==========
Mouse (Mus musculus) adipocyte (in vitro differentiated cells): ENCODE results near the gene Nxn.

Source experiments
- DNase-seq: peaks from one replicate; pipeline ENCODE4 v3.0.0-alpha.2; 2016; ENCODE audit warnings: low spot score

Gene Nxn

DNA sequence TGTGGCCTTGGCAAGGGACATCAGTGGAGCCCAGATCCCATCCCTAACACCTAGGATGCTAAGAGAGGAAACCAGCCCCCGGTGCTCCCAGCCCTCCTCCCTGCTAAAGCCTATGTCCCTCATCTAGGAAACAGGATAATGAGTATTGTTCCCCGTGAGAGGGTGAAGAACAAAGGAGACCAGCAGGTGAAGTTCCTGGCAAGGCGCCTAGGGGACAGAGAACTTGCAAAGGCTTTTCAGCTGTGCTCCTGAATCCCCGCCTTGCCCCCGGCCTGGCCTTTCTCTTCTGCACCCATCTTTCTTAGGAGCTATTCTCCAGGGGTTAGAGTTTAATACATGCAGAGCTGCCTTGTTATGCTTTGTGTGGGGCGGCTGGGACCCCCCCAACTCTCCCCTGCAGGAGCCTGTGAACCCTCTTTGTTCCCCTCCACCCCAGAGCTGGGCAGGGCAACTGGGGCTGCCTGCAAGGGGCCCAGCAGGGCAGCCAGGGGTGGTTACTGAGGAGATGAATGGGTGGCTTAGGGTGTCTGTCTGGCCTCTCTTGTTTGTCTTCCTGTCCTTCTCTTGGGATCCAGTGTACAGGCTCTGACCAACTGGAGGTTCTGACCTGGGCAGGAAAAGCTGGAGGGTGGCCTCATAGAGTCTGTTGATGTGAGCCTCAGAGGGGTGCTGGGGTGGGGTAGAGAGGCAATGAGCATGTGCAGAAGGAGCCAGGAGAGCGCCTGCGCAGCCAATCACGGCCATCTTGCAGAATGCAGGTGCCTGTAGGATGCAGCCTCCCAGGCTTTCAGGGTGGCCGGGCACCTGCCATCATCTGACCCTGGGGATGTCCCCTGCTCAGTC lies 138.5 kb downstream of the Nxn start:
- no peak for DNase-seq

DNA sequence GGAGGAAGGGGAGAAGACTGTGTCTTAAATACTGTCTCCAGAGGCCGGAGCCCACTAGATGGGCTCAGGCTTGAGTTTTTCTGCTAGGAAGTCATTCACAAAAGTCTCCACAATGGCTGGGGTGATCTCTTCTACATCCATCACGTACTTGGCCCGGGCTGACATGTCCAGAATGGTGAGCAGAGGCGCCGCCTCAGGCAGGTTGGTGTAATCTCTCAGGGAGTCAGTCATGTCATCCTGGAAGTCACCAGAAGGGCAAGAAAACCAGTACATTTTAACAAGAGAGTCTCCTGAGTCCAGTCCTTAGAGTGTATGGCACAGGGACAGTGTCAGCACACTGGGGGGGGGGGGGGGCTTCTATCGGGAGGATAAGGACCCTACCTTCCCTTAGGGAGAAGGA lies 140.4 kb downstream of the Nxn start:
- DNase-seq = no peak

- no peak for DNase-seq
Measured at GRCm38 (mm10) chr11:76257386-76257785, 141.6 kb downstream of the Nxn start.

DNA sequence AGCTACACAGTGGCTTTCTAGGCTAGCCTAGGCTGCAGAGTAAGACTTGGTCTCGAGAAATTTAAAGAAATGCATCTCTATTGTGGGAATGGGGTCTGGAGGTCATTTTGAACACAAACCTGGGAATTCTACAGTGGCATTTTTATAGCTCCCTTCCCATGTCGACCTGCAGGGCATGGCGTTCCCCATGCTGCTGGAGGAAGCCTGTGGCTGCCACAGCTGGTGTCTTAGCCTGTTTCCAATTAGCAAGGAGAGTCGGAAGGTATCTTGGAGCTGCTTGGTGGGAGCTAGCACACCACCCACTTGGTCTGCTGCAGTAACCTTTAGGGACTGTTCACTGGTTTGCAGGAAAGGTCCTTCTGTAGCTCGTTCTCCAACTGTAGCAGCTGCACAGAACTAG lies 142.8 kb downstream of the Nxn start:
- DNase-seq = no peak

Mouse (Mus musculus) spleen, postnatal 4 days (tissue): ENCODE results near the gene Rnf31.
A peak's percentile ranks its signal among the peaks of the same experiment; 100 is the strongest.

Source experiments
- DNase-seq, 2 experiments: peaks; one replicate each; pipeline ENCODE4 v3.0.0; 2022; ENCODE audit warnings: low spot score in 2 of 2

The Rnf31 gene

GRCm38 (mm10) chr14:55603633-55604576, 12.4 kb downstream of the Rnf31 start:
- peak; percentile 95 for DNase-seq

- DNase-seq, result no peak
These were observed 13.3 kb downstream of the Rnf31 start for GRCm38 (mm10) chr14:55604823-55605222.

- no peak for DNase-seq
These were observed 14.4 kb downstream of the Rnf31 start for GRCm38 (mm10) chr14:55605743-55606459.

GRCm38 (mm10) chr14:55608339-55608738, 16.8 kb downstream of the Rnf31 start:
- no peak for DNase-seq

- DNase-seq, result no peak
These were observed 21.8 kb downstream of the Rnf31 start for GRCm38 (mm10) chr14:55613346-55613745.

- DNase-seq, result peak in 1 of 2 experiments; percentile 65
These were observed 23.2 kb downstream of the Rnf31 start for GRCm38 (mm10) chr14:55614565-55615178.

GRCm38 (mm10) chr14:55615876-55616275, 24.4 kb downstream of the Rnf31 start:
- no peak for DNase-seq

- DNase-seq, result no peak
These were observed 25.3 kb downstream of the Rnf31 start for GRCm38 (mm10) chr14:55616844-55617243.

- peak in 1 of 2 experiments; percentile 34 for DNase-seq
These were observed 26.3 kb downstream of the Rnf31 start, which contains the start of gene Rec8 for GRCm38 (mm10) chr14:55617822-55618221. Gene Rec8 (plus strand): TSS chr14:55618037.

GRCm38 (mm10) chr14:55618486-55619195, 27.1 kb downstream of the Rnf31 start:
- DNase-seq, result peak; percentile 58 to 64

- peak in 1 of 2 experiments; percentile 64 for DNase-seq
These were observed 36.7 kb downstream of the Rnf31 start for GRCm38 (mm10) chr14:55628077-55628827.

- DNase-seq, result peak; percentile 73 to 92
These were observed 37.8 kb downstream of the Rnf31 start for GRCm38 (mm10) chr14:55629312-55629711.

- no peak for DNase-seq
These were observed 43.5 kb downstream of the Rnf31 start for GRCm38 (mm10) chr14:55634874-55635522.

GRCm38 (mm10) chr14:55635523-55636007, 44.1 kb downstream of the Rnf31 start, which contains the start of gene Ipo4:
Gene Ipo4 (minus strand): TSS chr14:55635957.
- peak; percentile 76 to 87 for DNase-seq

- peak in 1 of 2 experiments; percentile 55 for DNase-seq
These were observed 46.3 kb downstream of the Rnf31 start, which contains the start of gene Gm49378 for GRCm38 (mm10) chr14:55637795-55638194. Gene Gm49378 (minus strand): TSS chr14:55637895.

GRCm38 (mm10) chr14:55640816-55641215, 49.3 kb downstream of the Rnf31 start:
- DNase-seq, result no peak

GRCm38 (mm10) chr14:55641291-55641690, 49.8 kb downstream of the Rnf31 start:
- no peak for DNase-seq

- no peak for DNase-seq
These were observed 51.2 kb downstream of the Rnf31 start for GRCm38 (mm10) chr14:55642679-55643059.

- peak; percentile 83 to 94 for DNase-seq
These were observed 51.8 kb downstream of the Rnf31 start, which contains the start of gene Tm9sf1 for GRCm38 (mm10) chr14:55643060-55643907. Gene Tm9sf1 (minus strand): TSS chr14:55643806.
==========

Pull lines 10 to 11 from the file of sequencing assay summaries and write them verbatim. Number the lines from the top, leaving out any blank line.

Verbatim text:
Measured at GRCm38 (mm10) chr11:76257386-76257785, 141.6 kb downstream of the Nxn start.

DNA sequence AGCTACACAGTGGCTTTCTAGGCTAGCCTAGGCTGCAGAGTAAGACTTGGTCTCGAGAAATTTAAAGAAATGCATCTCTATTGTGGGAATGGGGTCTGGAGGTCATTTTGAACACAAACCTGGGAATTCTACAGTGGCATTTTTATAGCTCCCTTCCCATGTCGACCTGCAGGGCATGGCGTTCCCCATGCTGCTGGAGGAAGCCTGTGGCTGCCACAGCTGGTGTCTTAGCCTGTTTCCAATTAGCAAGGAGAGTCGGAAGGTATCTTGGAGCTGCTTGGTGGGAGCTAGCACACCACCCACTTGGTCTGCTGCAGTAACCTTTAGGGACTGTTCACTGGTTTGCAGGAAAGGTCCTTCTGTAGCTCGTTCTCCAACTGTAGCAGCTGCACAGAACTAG lies 142.8 kb downstream of the Nxn start: